2 teaspoons grated orange zest (colored part only)
½ cup plus 2 tablespoons golden raisins
½ cup dried cranberries
¼ cup chopped citron
3 tablespoons sugar
1/3 cup warm milk (105 – 115 degrees F)
1 egg
4 tablespoons unsalted butter, softened

Dissolve yeast in warm water. Set aside for 5 minutes.

Combine 1 ½ cups flour, salt, orange zest, raisins, dried cranberries, citron and sugar in mixing bowl. Mix thoroughly.

Mix together the warm milk and egg. Add the milk mixture, yeast mixture and butter to the dry ingredients. Mix thoroughly.

Add enough remaining flour to make a soft dough. Knead on lightly floured surface until smooth, about 10 minutes.

Place in greased bowl, turning to coat top. Cover and let rise in warm place until double in bulk – about 1 hour.

Punch down dough. Divide the dough into thirds. Make three ropes. Braid on a greased, parchment covered, or silicon mat covered baking sheet.

Cover and let rise in a warm place until double – about 30 -45 minutes.

Brush with melted butter. Bake in a preheated 400 degree F oven for 20 minutes, then turn down temperature to 325 degrees F and bake another 20-30 minutes until loaf is golden brown and sounds hollow when tapped on the back.

Cool on a wire rack.

OPTIONAL: If you want to decorate the loaf: Make the Confectioners’ Icing, then drizzle it over the cool loaf. Sprinkle with the almonds and candied cherries to decorate. Let the icing dry before serving.

Confectioners Sugar icing: Mix together 1/2 cup confectioners' sugar, 1/2 teaspoon vanilla, 1/4 teaspoon grated orange zest and 1-2 tablespoons milk. 

Tuesday, November 18, 2014

Pasta Sauce With Italian Sausage and Mushrooms

With chilly weather finally here, the time has come for slow cooked dishes and stir fry dishes and casseroles. We still have meals from the grill, but not as often.

One of my favorite pasta sauces is based on zucchini squash blended with tomatoes or tomato sauce, then mixed with cooked onions, herbs, garlic and maybe a dash of wine or some mushrooms. It really doesn't need meat, but now and then I'll add browned ground turkey or, as I did this week, browned bulk Italian sausage.

On the the great things about this sauce is that the squash soaks up the flavorings and so even after a short time on the stove it tastes like Mama had it on the stove simmering all day. Give it a try when you are in a hurry to get dinner on the table.

Squash Based Pasta Sauce with Mushrooms

1/2 lb ground meat (beef or turkey or Italian sausage - I used Italian sausage this time)
1-2 tablespoons olive oil
1/2 medium onion, chopped
2 cloves garlic, minced
4 oz. fresh mushrooms, sliced or chopped
2 medium squash, cut into chunks (any summer squash, but zucchini works best)
1 15 oz. can tomato sauce
1 15 oz can diced tomatoes in juice
2 teaspoons oregano
1 teaspoon dry basil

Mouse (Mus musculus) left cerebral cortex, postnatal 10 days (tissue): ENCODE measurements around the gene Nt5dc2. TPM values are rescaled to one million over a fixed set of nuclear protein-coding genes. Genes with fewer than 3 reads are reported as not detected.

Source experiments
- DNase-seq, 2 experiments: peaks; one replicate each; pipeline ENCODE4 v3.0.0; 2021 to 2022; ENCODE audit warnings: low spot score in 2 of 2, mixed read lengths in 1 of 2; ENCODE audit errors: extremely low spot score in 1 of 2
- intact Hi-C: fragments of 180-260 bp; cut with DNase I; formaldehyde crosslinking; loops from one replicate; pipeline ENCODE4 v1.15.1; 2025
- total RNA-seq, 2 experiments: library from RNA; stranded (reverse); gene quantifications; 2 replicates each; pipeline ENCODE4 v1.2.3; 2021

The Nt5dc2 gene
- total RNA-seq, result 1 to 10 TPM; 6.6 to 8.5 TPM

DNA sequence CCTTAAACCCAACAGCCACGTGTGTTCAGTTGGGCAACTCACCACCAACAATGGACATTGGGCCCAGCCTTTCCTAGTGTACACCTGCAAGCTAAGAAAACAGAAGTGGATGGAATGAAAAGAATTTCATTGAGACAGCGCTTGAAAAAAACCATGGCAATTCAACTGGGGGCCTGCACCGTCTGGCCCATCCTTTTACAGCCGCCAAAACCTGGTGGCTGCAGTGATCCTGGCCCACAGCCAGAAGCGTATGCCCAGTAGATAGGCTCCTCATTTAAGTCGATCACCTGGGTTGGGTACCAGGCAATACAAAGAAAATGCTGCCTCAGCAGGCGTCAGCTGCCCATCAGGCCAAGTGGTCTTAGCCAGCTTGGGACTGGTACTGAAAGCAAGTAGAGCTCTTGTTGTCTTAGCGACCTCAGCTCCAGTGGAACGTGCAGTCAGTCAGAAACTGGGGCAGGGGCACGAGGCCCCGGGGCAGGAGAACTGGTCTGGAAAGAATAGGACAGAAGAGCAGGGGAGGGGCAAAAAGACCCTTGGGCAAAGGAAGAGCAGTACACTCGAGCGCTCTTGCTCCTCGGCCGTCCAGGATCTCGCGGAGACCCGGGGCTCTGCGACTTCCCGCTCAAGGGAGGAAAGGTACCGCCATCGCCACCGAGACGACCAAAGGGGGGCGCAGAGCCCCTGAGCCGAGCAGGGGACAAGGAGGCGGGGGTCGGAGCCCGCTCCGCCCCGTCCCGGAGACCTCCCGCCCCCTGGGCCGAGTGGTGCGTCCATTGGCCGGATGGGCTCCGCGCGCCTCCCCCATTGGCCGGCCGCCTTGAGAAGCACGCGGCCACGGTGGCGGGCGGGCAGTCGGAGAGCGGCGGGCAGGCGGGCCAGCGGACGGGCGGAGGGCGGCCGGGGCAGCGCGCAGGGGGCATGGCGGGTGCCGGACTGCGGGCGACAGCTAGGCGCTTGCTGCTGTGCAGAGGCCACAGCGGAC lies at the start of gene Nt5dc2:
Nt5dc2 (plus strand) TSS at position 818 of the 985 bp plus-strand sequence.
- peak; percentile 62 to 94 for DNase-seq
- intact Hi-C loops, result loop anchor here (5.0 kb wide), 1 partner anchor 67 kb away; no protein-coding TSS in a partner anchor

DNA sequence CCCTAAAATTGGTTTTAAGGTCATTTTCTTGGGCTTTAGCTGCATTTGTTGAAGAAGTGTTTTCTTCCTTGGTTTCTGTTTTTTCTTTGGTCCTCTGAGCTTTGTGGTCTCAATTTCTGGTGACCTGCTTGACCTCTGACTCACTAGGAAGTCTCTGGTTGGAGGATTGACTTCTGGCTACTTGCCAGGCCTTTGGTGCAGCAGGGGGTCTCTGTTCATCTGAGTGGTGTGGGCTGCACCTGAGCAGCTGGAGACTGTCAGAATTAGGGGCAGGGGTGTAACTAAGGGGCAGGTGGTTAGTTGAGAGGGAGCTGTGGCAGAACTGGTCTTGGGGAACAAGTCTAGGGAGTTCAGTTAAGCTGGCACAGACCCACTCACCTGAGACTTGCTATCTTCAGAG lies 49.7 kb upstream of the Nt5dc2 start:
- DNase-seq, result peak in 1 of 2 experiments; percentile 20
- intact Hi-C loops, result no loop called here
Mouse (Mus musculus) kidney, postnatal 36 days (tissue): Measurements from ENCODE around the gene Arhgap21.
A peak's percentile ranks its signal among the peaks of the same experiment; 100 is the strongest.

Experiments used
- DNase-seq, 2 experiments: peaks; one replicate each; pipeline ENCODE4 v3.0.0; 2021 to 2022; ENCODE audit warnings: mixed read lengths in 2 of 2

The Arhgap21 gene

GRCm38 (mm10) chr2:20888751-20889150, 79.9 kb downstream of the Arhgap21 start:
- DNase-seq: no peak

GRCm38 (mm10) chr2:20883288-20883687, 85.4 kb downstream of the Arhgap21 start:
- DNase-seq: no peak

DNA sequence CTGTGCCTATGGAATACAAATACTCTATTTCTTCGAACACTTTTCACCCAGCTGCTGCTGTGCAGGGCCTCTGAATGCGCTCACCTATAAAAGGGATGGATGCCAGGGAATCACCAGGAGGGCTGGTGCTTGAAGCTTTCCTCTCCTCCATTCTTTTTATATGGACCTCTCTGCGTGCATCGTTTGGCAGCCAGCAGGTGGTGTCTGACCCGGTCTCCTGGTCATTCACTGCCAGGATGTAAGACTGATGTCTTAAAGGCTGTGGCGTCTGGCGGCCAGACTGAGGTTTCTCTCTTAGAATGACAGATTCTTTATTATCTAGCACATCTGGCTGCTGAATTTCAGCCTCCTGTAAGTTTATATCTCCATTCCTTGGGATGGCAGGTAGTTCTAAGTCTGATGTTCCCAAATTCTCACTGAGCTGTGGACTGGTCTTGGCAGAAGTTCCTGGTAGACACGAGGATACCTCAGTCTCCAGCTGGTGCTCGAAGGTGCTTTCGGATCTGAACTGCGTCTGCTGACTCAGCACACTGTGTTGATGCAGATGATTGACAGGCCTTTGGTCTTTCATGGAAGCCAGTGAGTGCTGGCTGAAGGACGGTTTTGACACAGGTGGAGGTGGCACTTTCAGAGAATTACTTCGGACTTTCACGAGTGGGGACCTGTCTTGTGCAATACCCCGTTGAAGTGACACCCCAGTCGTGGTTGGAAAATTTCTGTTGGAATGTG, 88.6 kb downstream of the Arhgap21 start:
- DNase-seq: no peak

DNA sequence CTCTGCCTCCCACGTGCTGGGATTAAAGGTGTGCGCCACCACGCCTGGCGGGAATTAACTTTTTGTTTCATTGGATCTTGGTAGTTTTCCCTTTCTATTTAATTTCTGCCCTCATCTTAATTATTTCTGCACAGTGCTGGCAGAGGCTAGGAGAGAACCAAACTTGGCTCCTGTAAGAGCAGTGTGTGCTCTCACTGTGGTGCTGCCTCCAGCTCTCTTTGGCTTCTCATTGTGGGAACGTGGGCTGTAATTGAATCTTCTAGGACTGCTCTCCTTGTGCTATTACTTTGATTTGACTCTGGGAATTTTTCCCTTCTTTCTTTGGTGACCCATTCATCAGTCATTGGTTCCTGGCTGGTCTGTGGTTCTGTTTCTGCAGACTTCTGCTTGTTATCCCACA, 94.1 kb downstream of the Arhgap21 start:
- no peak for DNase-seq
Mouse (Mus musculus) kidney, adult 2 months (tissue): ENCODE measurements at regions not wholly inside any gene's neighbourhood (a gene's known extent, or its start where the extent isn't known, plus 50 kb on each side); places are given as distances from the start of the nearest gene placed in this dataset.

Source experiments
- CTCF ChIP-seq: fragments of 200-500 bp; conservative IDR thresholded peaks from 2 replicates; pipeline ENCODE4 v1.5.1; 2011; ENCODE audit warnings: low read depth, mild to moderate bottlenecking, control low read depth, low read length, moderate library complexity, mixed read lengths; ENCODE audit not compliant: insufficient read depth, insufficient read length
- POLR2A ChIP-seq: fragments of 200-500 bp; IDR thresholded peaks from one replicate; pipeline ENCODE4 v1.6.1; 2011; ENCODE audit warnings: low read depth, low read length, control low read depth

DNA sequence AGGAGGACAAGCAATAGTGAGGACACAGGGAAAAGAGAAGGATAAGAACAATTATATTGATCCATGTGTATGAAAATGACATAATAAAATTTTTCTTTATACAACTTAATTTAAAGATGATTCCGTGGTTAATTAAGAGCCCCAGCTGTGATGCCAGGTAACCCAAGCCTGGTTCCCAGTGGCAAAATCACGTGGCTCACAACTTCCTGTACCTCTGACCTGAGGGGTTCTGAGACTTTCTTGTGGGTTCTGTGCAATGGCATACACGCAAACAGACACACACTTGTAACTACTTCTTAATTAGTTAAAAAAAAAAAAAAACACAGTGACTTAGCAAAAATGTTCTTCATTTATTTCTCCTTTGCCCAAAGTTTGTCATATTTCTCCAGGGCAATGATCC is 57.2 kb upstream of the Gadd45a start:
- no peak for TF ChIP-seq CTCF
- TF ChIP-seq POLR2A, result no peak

1/4 teaspoon dry rosemary
note - fresh oregano, basil and rosemary can be used - use twice as much, or more, to taste
1 teaspoon salt
1/4 teaspoon pepper

In large skillet heat oil over medium high heat. Brown ground meat. Set aside.

Using same pan, cook onion and garlic until translucent and barely brown, about 5 minutes, stirring now and then. Add the mushrooms, stir, cover pan and cook another 3 minutes, stirring once half way through.

While meat and then onions/garlic cook, put half of squash in a blender. Add 1/2 of the can of tomato sauce and 1 tablespoon of water. Pulse blender, removing top and stirring every couple of pulses, until mixture is broken down but still chunky. Once onion mixture has finished, pour this squash mixture into the pan. Lower heat to simmer and deglaze the pan with the tomato mixture, scraping up the browned bits.

Return browned meat to the pan and stir. Put the rest of the squash into the blender, add rest of tomato sauce, pulse the same way the first batch was done. Add this batch to the pan of meat mixture and stir.

Add diced tomatoes, herbs, salt and pepper to pan, stir.

Return to boil, cover, turn down heat and simmer at least 2 minutes, stirring about every 10 minutes to avoid scorching. (The longer the sauce simmers, the better it will taste.)

While sauce is simmering, bring large pot of water to a boil. Add pasta and cook according to directions on package, until al dente. Drain pasta well.

Put generous serving of pasta on plate. Top with pasta sauce and garnish with fresh basil and/or good Parmesan cheese shards.

note - this sauce tastes even better if allowed to cool and left in the refrigerator overnight to blend the flavors. Reheat over low heat until simmering.

Monday, November 17, 2014

Peace Town

Took a walk today with Pi dog in Sebastopol near the Laguna. They have a nice park with baseball diamonds and kids play equipment and a teen memorial garden. They also have a section of the park dedicated to peace. Here is the entrance to that section:

The photo at the top shows the section for plants. I guess it is just getting started because right now there is a section next to that with s "Community kale garden" with about a dozen kale plants, but not much else at the moment. Still it is fun to see bright and colorful public art dedicated to peace.